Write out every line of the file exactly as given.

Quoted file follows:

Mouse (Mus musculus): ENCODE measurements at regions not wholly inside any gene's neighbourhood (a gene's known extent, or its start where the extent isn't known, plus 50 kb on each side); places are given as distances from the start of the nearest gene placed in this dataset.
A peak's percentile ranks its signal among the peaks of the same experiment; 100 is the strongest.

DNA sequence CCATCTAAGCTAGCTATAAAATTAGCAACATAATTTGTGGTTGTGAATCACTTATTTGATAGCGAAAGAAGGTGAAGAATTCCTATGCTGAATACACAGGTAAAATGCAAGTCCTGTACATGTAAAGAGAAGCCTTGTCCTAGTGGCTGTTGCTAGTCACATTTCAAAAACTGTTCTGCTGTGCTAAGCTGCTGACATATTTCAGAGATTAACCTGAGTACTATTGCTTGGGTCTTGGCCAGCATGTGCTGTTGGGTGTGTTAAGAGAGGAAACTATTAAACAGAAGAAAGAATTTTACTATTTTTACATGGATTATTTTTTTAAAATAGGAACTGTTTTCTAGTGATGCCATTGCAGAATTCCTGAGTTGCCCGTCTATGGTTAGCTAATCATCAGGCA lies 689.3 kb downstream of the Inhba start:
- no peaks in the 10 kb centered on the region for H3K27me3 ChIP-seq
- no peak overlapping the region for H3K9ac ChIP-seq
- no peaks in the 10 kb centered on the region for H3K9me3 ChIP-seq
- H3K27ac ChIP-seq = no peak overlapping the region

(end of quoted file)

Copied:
Mouse (Mus musculus): ENCODE measurements at regions not wholly inside any gene's neighbourhood (a gene's known extent, or its start where the extent isn't known, plus 50 kb on each side); places are given as distances from the start of the nearest gene placed in this dataset.
A peak's percentile ranks its signal among the peaks of the same experiment; 100 is the strongest.

DNA sequence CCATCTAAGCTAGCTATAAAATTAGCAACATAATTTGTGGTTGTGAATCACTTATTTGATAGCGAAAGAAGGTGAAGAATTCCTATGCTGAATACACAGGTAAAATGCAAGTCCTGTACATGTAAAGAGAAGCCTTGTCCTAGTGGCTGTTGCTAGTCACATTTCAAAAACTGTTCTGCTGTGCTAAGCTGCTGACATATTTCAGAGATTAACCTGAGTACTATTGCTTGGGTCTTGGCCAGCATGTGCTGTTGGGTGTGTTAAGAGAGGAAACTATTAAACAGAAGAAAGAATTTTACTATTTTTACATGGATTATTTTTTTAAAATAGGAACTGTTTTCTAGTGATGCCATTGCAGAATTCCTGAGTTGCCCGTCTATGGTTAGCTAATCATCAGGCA lies 689.3 kb downstream of the Inhba start:
- no peaks in the 10 kb centered on the region for H3K27me3 ChIP-seq
- no peak overlapping the region for H3K9ac ChIP-seq
- no peaks in the 10 kb centered on the region for H3K9me3 ChIP-seq
- H3K27ac ChIP-seq = no peak overlapping the region